Here are some of the other new species to come through in recent days:
Winds are forecast to be out of the south for the rest of this week with little rain, so we don’t expect any big numbers of migrants to settle in as the tailwind will likely carry them over us each night.
This last week did prove to be much more active, and our overall total for the season jumped from 241 to 605 birds captured. We added Yellow-billed cuckoo, Gray-cheeked thrush, Blackpoll warbler and Summer tanager to the species list, and caught a lot more of species such as Black-and-white warbler, Black-throated blue warbler, American redstart and Common yellowthroat. Several fronts worked their way down Florida in the last week, causing brief windshifts to the west and bringing us birds. The overall volume of migration has been steadily increasing, with large pulses of birds coming up overnight from western Cuba or from the southeast through the Bahamas. There have been a lot of strong southerly winds this spring which have made for a quick passage through Florida; great for birds but less exciting for birders in deep South Florida. Still, we managed to have better days this last week and broke out of the 5 to 20 birds a day rut we were stuck in for the previous 5 weeks with 46 birds on the 21st, 142 on Earth Day, 60 on the 23rd and 72 birds today. All the new volunteers were finally able to practice their extraction skills and get up to speed.
Sometimes excellent migration conditions take birds away from the Cape without replacing them. This happened over the weekend with the ripping southerly wind overnight on Saturday; all the singing Gray catbirds were gone as well as the lingering birds from the big movement on the previous Thursday. We caught 2 new birds on Sunday but were back up to 72 new birds today when the wind came around to the NW then W overnight. Flocks of warblers trickled in all morning, and they had collected in a couple patches of fruiting ficus and budding trees of other species by the afternoon. Black-and-white and Black-throated blue warblers as well as American redstarts were well-represented today. A Black-whiskered vireo sang his head off all day but never stumbled into a net. Blackpoll warblers have been noticeably absent so far this spring; I was expecting some to come in later today but nope! Usually they are moving through in good numbers by late April.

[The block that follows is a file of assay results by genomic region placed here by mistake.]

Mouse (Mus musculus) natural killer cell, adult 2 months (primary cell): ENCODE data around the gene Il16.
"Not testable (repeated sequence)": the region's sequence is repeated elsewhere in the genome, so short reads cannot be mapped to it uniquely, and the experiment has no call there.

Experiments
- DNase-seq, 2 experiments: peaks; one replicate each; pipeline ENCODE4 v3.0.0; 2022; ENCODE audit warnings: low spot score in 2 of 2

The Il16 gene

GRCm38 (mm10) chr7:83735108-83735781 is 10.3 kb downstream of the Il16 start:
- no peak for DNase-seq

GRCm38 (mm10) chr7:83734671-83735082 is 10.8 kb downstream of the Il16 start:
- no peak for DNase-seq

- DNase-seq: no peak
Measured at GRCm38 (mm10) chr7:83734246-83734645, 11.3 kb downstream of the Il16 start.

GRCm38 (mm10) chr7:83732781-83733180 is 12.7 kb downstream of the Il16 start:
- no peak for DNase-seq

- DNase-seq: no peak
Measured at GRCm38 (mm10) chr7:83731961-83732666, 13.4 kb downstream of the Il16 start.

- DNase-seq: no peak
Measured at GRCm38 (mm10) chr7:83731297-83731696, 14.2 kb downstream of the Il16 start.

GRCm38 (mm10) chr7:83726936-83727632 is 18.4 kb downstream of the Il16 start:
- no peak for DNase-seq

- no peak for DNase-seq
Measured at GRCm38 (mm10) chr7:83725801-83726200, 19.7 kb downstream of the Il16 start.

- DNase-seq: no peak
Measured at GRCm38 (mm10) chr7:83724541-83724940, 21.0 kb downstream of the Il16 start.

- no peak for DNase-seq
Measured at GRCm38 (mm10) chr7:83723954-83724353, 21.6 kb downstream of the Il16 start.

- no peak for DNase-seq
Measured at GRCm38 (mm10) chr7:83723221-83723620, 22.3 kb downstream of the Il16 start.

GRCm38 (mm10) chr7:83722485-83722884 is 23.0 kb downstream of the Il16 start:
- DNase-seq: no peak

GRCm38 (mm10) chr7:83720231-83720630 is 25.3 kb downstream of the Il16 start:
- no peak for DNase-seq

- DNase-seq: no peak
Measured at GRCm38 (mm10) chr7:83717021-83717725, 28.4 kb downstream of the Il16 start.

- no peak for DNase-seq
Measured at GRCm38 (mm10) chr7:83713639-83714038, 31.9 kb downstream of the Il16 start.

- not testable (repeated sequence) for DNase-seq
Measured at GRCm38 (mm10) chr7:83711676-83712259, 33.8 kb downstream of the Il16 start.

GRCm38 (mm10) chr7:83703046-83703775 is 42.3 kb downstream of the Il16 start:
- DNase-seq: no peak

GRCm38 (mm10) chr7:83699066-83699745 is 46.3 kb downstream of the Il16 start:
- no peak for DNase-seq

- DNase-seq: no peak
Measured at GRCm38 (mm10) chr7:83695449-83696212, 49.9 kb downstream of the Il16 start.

We still are waiting for a big day of banding, but the weather remains mild. The winds have been mostly southerly all week and there has been little rain, so the conditions for migrating are excellent and birds are making as much distance as possible each night. Still, more are landing at Cape Florida and our daily captures are ranging from 10 to 24 birds instead of 2 to 7. Some new species are starting to show up:
The Black-whiskered vireo is the tropical counterpart to the widespread Red-eyed vireo, and South Florida is close to the northernmost extent of its breeding range. This guy, unlike the other three warblers pictured, is probably going to stop in the area and set up a territory somewhere. They do breed on Cape Florida, but are mostly gone when we come back to band in the fall. One year we did have a male still singing on his territory around the banding station in August, so eventually we caught and banded him!
The forecast for next week calls for continued south to southwest winds and chances of rain most days. We will see if this weather interacts with the migrants to make more of them land at the Cape. The volume of birds passing over is increasing every night. Many of the ficus trees (strangler figs) have ripe fruit right now, so the buffet is set!